David Tamaki, Congressman Payne, and several Arts Advocacy Day correspondents“My favorite moment was being able to sit in Congressman Payne’s office with him at his desk. One of his aides was in the room and taking notes of everything that was being discussed. Seeing as how these representatives are inundated with various individuals coming in all day with their own issues to address, for them to be attentive to this and take note of it, it’s interesting to see how they handle the various requests from their constituents.”

While this was the first professional visit to the Hill for Mr. Tamaki, those returning had equally positive things to say about the experience. Kahra Buss, Executive Director for the Perkins Center of the Arts made her way to Arts Advocacy Day for the second year in a row representing Districts 1 and 3.

Buss remarks, “Working with ArtPride has been really helpful and informative. The pre-trip meetings that they hosted where they shared information about legislation that’s currently being discussed or currently being offered as having potential to move on to either a bill or even further, being enacted and funded, those things were very interesting. This has also helped me now, returning from D.C., to be mindful of what’s being proposed, what kind of legislation is being advocated for, and then, as an arts organization in South Jersey particularly, how we can amplify that work and encourage others to support it.”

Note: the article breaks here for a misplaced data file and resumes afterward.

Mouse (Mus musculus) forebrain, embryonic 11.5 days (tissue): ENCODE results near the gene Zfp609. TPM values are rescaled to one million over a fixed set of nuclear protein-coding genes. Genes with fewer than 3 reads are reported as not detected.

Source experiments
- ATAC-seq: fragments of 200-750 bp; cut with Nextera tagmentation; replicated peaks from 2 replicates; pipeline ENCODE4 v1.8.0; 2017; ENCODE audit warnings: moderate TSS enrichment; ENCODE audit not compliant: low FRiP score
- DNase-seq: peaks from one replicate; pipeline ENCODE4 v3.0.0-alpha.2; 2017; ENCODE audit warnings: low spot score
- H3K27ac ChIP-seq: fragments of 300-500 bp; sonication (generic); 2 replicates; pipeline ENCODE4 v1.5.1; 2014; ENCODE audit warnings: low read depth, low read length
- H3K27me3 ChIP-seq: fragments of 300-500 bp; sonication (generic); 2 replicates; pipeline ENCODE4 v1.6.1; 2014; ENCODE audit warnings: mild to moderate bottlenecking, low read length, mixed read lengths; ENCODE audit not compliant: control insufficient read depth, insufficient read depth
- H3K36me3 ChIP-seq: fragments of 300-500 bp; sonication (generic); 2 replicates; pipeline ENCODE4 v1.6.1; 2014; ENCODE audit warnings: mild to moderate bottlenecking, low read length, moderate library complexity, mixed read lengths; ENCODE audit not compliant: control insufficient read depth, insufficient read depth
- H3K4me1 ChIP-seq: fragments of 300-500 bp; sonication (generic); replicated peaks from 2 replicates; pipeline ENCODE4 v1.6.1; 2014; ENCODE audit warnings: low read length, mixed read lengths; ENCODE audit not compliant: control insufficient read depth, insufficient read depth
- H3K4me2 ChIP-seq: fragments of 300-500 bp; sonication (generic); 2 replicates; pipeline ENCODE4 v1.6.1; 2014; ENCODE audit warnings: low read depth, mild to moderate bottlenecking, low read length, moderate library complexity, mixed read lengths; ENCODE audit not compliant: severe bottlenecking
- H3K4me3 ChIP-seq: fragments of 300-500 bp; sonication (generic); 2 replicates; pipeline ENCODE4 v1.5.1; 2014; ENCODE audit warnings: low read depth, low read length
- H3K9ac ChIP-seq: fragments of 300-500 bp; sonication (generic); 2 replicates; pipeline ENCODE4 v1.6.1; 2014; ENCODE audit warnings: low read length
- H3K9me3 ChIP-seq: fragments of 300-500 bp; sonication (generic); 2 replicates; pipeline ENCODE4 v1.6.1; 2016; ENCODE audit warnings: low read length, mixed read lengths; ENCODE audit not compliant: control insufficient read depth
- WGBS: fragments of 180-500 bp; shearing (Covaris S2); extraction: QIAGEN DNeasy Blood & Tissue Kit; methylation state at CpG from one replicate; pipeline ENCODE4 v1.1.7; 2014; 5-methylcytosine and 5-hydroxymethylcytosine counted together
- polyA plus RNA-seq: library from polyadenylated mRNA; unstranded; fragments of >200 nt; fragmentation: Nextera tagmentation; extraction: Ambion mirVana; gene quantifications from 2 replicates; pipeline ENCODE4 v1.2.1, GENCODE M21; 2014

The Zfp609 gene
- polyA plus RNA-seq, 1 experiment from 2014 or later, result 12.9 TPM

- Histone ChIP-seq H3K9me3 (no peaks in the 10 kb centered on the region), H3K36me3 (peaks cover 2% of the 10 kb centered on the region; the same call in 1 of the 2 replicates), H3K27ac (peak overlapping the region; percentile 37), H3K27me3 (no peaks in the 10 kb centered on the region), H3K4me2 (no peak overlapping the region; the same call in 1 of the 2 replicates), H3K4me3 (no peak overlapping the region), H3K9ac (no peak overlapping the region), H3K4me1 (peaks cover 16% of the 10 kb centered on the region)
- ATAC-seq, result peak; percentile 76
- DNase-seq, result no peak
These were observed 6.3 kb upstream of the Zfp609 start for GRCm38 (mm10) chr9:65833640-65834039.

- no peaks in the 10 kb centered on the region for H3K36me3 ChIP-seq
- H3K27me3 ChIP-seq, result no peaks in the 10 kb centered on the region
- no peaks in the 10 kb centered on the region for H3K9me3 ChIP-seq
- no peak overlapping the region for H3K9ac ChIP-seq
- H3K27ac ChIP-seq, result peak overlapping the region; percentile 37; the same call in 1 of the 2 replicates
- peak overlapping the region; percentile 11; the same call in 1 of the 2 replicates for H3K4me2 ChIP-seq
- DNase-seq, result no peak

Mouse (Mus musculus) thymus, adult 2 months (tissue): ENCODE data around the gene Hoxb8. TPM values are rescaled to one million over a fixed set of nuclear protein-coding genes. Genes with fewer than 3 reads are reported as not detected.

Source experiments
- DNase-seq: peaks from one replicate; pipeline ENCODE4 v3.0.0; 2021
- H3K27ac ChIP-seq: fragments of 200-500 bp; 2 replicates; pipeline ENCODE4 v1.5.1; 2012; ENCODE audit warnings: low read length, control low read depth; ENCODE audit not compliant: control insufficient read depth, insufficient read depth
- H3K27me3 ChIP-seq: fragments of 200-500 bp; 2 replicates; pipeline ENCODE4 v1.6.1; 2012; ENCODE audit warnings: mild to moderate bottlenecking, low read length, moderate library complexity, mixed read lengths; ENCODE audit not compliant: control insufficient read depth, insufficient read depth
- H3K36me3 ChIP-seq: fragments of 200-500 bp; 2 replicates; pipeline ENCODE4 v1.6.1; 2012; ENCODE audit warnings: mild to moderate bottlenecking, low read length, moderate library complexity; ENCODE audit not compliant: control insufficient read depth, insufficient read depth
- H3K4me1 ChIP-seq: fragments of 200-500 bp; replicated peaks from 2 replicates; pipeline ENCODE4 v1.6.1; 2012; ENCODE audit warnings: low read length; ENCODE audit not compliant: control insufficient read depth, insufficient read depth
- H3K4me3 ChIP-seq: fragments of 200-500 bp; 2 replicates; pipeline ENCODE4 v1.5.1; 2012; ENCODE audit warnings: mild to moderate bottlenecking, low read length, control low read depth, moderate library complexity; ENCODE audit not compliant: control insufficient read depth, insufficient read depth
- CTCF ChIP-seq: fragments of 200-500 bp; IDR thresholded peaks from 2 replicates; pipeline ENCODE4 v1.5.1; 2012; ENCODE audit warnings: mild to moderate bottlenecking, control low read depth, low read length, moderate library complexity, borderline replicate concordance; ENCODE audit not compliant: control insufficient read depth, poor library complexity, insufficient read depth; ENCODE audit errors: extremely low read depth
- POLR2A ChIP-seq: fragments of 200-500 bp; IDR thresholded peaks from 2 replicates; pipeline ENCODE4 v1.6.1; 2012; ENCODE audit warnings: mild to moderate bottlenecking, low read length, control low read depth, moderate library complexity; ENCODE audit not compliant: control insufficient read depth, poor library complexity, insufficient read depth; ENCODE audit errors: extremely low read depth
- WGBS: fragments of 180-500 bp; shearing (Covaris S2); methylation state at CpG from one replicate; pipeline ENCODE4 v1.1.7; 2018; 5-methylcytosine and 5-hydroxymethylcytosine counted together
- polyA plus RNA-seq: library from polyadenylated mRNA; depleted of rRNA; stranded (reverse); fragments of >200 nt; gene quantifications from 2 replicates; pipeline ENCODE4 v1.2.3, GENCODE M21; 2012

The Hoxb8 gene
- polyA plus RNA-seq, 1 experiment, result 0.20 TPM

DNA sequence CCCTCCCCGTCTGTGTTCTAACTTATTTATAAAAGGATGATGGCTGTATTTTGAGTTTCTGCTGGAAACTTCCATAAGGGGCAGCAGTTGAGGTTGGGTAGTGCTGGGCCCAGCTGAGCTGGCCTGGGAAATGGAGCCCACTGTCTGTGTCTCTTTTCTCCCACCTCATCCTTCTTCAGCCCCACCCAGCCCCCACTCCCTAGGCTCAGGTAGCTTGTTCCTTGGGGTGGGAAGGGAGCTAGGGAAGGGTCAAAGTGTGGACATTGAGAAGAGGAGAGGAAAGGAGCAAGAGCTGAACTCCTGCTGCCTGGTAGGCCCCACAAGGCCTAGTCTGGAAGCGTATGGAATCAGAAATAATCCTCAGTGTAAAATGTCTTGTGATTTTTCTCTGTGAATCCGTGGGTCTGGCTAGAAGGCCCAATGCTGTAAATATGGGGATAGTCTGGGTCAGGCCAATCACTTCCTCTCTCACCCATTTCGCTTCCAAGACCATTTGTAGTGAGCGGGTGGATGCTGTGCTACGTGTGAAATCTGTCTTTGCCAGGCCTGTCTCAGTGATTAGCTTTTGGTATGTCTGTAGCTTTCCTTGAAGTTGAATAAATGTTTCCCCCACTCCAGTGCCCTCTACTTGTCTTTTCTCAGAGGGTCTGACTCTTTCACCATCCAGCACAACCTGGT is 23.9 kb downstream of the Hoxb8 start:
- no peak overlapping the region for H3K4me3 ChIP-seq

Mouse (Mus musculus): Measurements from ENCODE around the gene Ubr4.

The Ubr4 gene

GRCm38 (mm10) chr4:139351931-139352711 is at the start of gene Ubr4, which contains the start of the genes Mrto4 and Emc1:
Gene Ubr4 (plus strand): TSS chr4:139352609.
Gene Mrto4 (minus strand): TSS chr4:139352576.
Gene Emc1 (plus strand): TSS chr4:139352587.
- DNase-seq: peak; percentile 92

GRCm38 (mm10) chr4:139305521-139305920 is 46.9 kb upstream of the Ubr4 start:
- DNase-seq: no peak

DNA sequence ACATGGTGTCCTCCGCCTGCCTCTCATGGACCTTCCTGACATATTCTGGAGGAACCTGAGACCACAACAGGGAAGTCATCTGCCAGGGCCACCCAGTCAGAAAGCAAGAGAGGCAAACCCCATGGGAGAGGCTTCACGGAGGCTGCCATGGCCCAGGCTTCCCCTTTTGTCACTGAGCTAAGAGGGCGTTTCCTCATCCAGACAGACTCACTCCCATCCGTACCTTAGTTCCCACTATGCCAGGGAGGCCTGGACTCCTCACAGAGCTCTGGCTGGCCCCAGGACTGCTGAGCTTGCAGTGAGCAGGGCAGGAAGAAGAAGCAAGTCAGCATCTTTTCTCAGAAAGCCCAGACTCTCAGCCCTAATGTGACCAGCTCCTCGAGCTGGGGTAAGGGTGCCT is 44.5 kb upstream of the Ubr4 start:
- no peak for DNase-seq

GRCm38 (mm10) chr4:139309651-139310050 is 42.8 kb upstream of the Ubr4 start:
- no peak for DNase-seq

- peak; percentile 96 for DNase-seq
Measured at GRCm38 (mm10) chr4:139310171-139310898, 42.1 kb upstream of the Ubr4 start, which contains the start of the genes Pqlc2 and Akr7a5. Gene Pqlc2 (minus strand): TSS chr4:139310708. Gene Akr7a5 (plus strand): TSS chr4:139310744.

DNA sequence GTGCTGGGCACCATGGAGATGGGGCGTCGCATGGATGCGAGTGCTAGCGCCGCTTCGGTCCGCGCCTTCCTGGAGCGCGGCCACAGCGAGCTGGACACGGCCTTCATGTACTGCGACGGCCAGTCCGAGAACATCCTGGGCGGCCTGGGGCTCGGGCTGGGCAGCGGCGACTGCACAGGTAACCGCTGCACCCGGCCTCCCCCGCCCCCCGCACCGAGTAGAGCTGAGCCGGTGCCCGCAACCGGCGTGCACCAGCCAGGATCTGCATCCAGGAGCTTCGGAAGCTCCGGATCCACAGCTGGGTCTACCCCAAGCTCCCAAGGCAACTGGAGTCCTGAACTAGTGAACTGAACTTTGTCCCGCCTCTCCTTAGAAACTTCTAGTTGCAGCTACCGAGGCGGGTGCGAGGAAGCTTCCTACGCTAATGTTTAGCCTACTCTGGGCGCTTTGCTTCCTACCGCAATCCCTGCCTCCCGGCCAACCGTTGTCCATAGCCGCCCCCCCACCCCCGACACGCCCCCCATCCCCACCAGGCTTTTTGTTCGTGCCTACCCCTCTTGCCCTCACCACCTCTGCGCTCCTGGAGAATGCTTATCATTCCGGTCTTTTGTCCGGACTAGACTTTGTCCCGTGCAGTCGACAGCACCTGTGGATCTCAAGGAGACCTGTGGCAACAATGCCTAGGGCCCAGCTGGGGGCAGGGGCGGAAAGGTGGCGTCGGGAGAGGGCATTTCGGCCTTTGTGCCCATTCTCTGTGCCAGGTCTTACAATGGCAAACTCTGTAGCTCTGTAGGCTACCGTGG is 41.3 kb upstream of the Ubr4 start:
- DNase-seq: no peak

Kahra Buss headshotFinding strength in data, Buss believes that providing cold, hard facts assists in advocating for the significance of the arts. Passion goes a long way but quantitative and qualitative proof go even further. During her trip to the Hill last year, Buss came prepared with copies of the recently published book “Your Brain on Art: How the Arts Transform Us” by Ivy Ross and Susan Magsamen. She provided copies to Senator Booker, Congressman Norcross, and Congressman Kim’s offices to drive home the notion that the arts are not a luxury. They are essential to the development of an individual and thereby, society.

The book’s website, yourbrainonart.com, reads “Advanced technologies including brain imaging and biomarker measurement are providing important data about the arts unique ability to alter a complex physiological network of interconnected systems including your immune, circulatory and respiratory responses as well as higher-order cognitive, affective, reward and motor functions, among others. The arts literally make us healthier, happier, and smarter.”

Sounds like the kind of data that is hard to refute.

“Now is the time to be able to go to elected officials, businesses, people that make decisions financially, and say ‘you know how you always thought that the art was just nice to have? Well it’s not just nice to have. It’s kind of essential. And it really means that you’re creating children who have the ability to cognitively develop and create solutions as opposed to checking boxes and teaching to the test.’ We’ve got a lot of opportunity right now to make an impact and more of a statement in the community” Buss insists.Kahra Buss and Norcross

Advocacy is educating others about the arts and establishing working relationships with key decision makers. These relationships can range from simply sending emails to becoming friends.  Advocacy is simply telling your story, in this case, why the arts matter to you and thus, why they should matter to others.

Any and all of us can be advocates if we so choose. When you know what to expect, it’s a lot less scary! Use your voice to advocate for what strengthens your community. Small steps make big moves.

We hope to see you on the Hill next year. Bring some comfy shoes, they call it a hill for a reason.